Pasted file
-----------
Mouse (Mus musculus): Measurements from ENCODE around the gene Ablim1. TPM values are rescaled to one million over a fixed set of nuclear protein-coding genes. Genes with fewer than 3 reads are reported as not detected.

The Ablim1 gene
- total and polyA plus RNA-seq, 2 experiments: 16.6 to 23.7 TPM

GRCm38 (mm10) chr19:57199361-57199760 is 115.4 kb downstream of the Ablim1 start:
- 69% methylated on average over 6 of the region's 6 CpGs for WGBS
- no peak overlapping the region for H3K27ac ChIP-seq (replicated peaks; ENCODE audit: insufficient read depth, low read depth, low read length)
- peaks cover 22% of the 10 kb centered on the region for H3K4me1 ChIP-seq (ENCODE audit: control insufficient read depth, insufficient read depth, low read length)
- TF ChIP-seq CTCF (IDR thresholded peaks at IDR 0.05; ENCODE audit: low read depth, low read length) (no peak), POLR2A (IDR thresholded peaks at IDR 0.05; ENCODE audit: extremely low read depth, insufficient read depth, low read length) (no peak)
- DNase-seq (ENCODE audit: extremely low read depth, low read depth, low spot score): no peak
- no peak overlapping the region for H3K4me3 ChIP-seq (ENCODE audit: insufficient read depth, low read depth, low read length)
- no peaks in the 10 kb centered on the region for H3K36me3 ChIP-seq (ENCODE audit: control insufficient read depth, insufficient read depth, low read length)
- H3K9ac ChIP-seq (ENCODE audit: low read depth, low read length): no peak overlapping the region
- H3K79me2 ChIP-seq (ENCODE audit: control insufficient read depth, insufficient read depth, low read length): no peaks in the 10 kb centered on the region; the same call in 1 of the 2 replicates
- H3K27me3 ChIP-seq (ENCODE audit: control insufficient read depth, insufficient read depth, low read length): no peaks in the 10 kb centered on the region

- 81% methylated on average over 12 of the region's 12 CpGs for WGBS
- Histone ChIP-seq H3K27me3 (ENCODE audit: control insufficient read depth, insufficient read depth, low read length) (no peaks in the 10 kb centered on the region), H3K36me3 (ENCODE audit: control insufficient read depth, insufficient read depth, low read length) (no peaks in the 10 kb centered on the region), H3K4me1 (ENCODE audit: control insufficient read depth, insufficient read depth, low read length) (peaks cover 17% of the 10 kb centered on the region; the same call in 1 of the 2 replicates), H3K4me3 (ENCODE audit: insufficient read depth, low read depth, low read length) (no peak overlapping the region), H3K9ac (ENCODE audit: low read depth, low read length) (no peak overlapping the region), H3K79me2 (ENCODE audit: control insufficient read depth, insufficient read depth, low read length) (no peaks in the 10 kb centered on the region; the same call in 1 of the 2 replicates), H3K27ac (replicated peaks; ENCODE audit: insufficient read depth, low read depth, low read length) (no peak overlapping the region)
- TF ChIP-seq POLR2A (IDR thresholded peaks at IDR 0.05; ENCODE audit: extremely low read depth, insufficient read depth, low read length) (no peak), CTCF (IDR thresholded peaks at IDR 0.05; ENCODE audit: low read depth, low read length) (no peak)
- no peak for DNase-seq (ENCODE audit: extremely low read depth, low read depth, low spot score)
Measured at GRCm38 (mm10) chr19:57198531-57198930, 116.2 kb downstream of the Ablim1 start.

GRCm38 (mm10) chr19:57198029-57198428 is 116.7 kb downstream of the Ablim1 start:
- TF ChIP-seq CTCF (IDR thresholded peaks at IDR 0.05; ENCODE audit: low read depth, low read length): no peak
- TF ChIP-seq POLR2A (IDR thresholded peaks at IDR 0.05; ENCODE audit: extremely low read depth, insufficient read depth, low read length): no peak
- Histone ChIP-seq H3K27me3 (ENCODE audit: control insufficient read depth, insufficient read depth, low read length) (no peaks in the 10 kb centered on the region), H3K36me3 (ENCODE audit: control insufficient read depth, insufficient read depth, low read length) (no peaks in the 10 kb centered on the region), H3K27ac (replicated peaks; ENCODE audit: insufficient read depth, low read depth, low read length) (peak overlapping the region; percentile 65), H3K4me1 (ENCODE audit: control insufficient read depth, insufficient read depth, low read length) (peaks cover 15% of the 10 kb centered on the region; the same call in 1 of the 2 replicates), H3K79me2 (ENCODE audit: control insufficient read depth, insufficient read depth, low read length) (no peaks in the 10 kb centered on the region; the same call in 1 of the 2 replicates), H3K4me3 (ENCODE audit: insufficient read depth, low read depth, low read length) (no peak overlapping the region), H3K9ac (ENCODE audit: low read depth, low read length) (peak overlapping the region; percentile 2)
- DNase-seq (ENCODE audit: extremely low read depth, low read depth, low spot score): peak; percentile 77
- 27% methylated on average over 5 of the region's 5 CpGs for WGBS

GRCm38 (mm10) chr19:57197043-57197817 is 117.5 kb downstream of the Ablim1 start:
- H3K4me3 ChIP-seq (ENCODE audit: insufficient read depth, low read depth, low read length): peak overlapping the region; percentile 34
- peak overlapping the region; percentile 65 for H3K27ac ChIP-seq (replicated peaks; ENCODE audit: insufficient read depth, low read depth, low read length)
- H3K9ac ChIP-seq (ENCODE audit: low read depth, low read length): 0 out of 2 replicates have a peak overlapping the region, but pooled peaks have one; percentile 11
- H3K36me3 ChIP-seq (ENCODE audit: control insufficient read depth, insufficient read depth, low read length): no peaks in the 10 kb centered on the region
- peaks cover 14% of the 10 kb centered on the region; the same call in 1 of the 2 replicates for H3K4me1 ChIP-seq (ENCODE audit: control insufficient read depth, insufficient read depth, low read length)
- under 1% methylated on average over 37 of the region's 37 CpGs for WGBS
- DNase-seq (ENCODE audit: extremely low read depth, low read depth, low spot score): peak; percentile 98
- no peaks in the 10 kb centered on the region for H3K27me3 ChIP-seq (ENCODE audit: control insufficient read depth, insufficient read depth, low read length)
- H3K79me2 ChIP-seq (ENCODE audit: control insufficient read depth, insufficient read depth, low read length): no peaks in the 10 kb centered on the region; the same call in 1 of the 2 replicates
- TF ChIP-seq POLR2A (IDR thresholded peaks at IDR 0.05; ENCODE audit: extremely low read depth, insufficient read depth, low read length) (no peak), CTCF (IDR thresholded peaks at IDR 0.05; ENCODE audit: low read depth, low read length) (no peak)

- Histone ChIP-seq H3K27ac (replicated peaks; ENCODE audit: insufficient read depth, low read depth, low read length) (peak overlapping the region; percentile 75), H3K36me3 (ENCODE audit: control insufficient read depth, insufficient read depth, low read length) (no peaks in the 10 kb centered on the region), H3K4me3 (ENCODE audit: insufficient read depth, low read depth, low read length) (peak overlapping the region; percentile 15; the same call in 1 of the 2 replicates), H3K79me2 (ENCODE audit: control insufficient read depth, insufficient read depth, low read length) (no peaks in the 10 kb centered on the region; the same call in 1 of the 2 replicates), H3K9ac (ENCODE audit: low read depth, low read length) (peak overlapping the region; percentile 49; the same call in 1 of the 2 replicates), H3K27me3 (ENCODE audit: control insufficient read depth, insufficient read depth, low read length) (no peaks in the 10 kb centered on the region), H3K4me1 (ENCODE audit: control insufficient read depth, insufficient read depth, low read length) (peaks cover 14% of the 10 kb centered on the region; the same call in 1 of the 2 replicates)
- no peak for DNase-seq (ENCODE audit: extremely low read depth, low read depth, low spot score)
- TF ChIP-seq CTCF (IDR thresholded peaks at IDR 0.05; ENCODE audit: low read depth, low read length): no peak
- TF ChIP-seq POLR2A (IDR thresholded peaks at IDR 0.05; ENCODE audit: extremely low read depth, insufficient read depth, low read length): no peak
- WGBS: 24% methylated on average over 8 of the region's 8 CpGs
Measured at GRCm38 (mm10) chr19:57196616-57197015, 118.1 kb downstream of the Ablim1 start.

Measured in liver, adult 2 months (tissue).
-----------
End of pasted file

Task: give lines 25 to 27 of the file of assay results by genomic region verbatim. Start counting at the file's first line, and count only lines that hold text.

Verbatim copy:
- 27% methylated on average over 5 of the region's 5 CpGs for WGBS

GRCm38 (mm10) chr19:57197043-57197817 is 117.5 kb downstream of the Ablim1 start:
- H3K4me3 ChIP-seq (ENCODE audit: insufficient read depth, low read depth, low read length): peak overlapping the region; percentile 34